The emerging threat posed by rising temperatures in cold water systems – particularly in modern buildings – and looks at possible solutions.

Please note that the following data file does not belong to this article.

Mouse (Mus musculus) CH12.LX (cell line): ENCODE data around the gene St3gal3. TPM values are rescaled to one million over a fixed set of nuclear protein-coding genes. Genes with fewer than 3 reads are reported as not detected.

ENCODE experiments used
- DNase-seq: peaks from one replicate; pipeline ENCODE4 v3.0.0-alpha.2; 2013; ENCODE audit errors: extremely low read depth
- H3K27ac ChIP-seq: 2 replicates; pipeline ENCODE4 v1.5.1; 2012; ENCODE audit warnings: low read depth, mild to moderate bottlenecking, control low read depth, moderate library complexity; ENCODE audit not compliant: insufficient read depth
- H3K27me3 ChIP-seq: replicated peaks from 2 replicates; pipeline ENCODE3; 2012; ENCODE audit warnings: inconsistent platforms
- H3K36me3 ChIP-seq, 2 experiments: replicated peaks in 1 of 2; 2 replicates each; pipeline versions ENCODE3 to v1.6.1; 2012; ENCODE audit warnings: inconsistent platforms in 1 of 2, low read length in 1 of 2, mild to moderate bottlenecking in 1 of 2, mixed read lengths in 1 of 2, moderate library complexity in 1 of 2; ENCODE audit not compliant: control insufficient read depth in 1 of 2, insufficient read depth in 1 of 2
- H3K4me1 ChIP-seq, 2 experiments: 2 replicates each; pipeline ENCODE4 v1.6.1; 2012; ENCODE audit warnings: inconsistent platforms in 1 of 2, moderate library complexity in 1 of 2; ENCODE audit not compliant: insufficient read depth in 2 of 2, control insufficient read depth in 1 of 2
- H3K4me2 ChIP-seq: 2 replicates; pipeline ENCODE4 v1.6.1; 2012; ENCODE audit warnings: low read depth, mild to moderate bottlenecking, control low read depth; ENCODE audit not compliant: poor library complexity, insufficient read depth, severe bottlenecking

We are facing a battle to keep temperatures in cold water systems low enough to stop dangerous bacteria such as legionella from growing and multiplying. The past decade has thankfully seen few outbreaks of Legionnaire’s disease, the potentially fatal form of bacterial pneumonia caused by the ingestion of legionella bacteria. This is largely because the hot water systems in the UK’s buildings – once a common breeding ground for legionella – are now able to consistently maintain high enough temperatures to kill off the bacteria. Legionella occurs naturally in water environments and flourishes under certain conditions. Temperature is the biggest factor in determining risk. Between 25-50°C is considered high risk, however, the bacteria can still multiply between 20-25°C. Anything below 20°C and the bacteria can survive but will not multiply, while any temperature above 60°C kills it. Keeping our hot water hot enough was historically the biggest issue when it came to combating legionella. Now, it is making sure our cold water stays cold that poses the real challenge.